Dylann Roof, pictured here after a run-in with the police in April, was arrested in North Carolina
A 21-year-old man suspected of killing nine people at a historic African-American church in Charleston, South Carolina, has been arrested.
Police said Dylann Roof, of Lexington, South Carolina, was detained during a traffic stop in Shelby, North Carolina.
The gunman is reported to have sat in on a bible study meeting for a full hour before opening fire on the group.
Six women and three men, including the church pastor, were killed. A hate crimes investigation has been launched.
US President Barack Obama said he and his wife had known several members of the Emanuel AME Church, including the pastor, Clementa Pinckney.
He called the church a "sacred place" in the history of Charleston and spoke of his confidence that the congregation and the community would "rise again".
He also raised the issue of gun ownership, saying "communities like this have had to endure tragedies like this too many times".
President Obama: ''This type of mass violence does not happen in other advanced countries''
"At some point," he said, "we as a country have to reckon with the fact that this type of massacre does not happen in other advanced countries".
At the scene: The BBC's Rajini Vaidyanathan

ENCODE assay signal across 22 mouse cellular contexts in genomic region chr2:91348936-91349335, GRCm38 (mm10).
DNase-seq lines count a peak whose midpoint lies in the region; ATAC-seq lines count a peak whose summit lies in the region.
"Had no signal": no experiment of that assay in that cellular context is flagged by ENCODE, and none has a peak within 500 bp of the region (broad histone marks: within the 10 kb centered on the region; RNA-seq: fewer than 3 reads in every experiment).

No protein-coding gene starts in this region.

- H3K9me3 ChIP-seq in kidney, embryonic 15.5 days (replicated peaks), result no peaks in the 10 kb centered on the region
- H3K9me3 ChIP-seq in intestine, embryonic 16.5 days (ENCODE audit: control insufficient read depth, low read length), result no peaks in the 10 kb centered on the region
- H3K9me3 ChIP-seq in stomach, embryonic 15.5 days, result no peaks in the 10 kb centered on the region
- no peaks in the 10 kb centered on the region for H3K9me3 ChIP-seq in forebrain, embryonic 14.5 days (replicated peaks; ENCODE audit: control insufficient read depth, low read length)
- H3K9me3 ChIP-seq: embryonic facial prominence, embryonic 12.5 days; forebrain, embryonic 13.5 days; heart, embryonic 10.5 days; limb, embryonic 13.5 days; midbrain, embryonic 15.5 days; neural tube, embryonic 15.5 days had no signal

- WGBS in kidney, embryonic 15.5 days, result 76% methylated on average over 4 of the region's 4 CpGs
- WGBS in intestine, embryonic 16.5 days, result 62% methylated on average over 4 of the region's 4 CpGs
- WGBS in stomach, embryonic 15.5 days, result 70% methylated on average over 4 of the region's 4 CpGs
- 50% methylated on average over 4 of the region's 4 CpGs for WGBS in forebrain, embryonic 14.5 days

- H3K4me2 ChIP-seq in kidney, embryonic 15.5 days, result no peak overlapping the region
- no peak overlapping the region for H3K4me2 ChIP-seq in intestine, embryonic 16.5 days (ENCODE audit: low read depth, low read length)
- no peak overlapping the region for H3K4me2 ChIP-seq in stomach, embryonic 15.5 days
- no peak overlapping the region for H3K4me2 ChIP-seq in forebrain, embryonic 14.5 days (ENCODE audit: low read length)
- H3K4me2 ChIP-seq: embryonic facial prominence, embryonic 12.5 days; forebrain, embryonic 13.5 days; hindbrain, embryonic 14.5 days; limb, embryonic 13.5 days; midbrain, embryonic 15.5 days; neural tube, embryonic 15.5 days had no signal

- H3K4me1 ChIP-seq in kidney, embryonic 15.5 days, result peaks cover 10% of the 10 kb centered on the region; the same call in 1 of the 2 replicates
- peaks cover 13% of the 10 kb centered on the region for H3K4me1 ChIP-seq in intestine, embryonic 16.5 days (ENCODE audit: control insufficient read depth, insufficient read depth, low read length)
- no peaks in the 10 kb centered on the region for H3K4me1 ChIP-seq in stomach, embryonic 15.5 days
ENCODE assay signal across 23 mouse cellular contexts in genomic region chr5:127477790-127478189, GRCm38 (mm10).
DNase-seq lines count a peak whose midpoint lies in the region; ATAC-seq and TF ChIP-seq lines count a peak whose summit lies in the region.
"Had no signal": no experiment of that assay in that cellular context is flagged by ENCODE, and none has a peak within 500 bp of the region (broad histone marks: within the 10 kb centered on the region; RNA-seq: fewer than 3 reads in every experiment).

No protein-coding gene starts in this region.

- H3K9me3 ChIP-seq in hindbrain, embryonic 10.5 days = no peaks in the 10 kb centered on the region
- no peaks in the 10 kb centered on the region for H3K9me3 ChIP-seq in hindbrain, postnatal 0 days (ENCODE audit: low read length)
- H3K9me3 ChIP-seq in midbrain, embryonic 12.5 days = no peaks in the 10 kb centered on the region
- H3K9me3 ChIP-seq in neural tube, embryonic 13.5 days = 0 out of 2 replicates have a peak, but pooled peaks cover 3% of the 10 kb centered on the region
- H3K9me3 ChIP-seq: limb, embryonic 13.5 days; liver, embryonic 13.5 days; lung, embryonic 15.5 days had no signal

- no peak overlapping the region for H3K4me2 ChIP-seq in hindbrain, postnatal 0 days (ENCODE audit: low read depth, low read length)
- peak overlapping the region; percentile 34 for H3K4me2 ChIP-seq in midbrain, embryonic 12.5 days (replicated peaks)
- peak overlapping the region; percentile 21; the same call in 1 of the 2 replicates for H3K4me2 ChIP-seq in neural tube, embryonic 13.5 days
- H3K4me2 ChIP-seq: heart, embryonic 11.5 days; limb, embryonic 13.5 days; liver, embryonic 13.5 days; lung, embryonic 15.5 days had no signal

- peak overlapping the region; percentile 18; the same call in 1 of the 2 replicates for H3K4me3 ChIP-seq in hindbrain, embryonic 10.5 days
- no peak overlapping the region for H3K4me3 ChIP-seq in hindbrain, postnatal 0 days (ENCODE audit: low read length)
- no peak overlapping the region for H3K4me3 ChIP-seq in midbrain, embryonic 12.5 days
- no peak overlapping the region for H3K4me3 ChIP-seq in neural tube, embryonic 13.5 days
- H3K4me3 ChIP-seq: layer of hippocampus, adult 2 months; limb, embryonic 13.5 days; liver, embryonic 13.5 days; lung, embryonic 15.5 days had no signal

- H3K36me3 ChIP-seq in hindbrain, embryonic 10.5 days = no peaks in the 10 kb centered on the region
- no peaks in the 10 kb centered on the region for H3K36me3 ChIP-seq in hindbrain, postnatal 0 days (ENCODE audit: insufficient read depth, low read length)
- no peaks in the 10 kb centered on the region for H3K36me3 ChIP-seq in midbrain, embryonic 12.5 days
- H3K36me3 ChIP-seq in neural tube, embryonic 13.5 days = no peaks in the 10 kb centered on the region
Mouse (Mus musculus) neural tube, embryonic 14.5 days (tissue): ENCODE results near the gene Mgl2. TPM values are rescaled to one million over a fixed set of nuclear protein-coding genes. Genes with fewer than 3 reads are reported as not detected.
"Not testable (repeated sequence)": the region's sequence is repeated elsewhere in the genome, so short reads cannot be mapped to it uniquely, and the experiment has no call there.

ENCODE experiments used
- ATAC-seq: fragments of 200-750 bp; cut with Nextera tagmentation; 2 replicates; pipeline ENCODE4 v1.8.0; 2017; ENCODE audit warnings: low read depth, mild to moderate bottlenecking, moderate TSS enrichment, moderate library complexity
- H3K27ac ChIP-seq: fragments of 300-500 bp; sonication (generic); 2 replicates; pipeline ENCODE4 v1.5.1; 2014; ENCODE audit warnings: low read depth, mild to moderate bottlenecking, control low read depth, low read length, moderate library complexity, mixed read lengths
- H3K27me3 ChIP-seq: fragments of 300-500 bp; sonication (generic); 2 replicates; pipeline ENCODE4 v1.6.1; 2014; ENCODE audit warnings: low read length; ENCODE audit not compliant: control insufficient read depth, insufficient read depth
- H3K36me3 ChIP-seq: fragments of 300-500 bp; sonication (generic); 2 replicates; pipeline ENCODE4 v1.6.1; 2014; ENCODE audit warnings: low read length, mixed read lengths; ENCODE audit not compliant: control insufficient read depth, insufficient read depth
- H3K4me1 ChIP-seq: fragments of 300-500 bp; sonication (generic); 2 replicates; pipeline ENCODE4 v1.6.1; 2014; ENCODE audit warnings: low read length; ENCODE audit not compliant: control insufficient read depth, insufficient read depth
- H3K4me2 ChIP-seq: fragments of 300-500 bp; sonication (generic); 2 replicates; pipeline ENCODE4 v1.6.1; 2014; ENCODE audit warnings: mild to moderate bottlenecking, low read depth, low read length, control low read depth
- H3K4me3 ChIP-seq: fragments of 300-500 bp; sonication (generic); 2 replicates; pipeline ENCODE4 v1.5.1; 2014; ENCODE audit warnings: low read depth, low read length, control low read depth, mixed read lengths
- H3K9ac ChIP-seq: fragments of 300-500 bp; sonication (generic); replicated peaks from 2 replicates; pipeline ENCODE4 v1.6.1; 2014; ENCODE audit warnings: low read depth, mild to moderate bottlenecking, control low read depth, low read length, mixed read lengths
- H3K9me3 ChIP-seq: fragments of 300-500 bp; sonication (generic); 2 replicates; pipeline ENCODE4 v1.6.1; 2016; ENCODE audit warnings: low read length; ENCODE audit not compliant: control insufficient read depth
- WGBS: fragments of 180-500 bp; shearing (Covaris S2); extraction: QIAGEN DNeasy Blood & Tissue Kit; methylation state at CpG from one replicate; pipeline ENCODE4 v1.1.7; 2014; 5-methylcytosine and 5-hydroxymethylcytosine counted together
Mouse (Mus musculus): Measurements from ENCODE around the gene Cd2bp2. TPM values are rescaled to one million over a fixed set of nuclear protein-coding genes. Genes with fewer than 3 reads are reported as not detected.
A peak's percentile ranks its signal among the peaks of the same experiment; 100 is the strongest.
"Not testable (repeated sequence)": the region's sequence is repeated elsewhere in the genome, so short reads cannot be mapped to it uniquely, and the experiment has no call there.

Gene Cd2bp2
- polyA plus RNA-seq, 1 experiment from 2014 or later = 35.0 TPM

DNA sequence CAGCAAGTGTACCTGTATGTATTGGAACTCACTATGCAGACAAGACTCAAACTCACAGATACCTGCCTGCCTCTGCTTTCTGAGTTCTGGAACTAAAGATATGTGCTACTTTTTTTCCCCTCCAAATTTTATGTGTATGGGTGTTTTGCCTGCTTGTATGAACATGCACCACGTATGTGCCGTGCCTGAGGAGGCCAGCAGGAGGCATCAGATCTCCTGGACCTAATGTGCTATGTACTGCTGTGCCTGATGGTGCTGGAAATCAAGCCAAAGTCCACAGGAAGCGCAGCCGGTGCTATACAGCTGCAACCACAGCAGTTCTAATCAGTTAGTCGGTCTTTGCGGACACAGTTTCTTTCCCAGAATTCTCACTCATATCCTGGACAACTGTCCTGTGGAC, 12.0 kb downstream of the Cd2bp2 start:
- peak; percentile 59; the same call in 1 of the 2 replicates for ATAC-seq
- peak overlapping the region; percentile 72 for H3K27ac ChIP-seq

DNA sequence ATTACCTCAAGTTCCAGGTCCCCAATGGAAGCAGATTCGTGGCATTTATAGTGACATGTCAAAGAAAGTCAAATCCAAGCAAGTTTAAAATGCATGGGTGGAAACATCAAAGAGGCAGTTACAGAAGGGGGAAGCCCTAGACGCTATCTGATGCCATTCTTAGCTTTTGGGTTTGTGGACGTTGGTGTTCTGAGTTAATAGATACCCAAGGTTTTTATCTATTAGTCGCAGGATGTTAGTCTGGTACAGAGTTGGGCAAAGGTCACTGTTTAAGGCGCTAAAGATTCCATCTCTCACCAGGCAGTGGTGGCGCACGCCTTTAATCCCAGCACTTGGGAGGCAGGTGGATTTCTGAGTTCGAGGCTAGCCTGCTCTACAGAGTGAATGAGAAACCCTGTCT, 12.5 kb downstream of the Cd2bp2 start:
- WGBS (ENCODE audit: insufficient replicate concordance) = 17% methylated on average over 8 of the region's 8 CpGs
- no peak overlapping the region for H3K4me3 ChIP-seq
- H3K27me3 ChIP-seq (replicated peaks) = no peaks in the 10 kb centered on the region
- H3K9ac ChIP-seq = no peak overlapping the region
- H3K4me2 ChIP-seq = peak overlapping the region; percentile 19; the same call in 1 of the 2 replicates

The streets close to the church are deserted, save for a few uniformed police officers. A trickle of people arrive to lay flowers for the victims.
"Peace for the church, the family and their loved ones," reads one handwritten note, tucked into a bouquet of bright flowers. A short drive away mourners have arrived for a vigil in memory of the deceased.
Rev Vanessa Johnson is from a nearby church but knew one of the reported victims, the Reverend Clementa Pinckney.
"All of us are in shock... We are at a loss for words," she says. The Emmanuel church holds a special place in this city's hearts, she adds, making the events of Wednesday night so difficult to digest.
The weekly bible study meeting was under way in the church on Calhoun Street when the shooting unfolded at about 21:00 local time (01:00 GMT Thursday).
Charleston police chief Gregory Mullen said that when police arrived at the scene eight people were already dead in the church and one other person died later in hospital. There were three survivors, he added.
Charleston Police Chief Greg Mullen: "I am so pleased we were able to resolve this case quickly"
Police released images from surveillance cameras showing a suspect they described as white and clean shaven with a slender build, entering the building an hour before the shooting.
He was later seen driving away in a black four-door saloon car.
Police and officials were quick to call it a hate crime, and the US Department of Justice said it would open a federal hate crimes investigation.
Speaking after the arrest, Attorney General Loretta Lynch said they would be "looking at all of the facts, all of the motivations" to determine the best way to prosecute any case.
Police issued images from a surveillance camera of the suspect and a vehicle
The killings have sent shockwaves through a community that has already experienced heightened racial tension in recent months.
The shooting two months ago of Walter Scott, an unarmed black man by a white police officer in North Charleston, prompted angry protests. The officer has since been charged with murder.
Clementa Pinckney, the 42-year-old pastor of the church, was also a Democratic state senator in South Carolina.
He had recently sponsored a bill to make body cameras mandatory for all police officers in South Carolina in response to the death of Walter Scott.